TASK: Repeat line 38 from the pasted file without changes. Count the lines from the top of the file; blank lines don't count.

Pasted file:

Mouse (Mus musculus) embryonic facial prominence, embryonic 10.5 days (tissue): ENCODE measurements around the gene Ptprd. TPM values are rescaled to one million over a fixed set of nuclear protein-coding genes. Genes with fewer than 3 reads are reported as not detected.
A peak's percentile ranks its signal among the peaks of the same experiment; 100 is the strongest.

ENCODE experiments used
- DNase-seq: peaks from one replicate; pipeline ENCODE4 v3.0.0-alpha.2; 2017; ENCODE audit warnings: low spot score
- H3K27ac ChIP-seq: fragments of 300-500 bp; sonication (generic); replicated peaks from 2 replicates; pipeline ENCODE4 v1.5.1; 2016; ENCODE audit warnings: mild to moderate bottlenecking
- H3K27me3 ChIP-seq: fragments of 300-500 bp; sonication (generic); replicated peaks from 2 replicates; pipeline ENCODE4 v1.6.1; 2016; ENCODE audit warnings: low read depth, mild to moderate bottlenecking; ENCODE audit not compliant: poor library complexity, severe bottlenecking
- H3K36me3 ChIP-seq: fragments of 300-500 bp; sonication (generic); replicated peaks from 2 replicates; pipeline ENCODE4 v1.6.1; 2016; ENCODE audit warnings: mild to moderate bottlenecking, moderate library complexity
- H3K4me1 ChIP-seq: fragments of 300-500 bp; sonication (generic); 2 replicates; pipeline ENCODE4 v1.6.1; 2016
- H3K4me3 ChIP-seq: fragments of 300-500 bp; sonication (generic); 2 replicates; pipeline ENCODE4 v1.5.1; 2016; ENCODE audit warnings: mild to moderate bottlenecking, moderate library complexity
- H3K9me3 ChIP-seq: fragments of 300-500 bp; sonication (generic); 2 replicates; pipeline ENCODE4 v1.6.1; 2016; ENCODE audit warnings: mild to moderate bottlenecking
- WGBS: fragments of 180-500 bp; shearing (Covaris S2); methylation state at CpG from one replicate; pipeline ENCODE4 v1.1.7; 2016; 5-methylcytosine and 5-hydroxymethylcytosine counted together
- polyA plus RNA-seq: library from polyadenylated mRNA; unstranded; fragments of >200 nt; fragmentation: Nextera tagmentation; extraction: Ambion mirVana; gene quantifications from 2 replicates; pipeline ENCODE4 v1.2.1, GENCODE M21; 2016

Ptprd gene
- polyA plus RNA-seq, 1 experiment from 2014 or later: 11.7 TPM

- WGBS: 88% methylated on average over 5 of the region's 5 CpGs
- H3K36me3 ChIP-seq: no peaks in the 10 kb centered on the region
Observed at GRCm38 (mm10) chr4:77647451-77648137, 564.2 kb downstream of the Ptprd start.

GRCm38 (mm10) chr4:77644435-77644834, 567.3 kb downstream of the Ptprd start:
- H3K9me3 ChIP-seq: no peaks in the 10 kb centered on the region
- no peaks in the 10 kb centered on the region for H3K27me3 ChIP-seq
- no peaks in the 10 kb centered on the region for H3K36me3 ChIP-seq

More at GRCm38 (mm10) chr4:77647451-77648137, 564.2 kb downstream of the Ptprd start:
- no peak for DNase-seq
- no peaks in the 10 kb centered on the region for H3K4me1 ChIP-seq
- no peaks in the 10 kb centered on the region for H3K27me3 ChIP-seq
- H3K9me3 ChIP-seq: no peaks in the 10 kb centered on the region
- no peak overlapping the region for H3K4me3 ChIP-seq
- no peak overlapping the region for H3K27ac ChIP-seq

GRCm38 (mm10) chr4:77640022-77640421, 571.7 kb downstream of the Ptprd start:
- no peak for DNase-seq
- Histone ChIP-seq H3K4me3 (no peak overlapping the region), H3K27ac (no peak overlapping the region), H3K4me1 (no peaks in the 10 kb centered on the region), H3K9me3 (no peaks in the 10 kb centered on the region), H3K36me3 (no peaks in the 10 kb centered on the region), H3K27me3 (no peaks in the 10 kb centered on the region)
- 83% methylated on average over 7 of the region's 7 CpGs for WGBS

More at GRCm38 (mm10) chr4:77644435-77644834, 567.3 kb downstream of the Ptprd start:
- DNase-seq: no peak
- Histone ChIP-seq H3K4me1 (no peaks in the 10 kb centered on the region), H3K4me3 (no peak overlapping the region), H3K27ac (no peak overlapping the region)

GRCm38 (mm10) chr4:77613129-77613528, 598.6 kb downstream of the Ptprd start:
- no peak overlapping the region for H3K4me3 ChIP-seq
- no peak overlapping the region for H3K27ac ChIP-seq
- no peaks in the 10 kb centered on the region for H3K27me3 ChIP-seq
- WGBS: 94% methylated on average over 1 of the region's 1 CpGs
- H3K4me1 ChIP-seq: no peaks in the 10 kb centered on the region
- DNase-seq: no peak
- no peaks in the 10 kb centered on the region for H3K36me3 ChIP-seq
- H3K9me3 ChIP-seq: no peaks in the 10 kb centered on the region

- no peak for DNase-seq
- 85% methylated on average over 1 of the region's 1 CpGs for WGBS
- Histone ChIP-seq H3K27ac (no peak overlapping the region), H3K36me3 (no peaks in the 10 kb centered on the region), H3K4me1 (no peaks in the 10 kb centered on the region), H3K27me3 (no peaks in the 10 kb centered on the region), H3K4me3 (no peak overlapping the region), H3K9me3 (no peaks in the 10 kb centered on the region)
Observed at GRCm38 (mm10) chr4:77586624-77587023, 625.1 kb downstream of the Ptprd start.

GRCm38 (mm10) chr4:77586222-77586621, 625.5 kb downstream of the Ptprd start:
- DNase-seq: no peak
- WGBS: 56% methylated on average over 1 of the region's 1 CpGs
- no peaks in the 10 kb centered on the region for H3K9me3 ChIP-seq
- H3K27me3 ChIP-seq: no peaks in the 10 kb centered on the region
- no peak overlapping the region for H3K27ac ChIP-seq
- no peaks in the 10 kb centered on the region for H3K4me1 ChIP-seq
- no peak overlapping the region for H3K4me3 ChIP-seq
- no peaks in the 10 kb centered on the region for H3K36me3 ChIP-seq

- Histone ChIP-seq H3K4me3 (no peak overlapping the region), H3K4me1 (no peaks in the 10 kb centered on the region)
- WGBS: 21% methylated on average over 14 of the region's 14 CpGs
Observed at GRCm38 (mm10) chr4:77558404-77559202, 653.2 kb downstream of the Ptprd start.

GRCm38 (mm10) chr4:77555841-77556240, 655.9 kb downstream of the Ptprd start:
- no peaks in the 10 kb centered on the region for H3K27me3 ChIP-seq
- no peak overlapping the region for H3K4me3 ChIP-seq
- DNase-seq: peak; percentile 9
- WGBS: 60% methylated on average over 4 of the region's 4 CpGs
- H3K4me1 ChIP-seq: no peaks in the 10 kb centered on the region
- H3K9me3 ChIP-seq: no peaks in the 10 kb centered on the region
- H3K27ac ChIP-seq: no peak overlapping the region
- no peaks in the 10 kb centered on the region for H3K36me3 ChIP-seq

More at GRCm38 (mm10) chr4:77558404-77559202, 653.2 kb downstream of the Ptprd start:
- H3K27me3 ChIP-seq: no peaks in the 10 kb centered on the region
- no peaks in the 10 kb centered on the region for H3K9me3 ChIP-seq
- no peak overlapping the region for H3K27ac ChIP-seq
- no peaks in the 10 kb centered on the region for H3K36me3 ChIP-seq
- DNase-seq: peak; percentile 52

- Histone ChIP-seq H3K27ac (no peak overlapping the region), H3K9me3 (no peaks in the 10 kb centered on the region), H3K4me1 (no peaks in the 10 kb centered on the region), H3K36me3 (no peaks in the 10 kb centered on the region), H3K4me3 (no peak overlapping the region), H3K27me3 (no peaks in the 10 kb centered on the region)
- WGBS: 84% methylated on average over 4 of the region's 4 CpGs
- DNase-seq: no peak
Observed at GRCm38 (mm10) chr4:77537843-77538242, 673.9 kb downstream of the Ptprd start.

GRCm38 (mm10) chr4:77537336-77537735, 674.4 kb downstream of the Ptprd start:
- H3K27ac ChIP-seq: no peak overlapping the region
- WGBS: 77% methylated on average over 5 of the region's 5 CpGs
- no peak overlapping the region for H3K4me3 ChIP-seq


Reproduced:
- no peak overlapping the region for H3K27ac ChIP-seq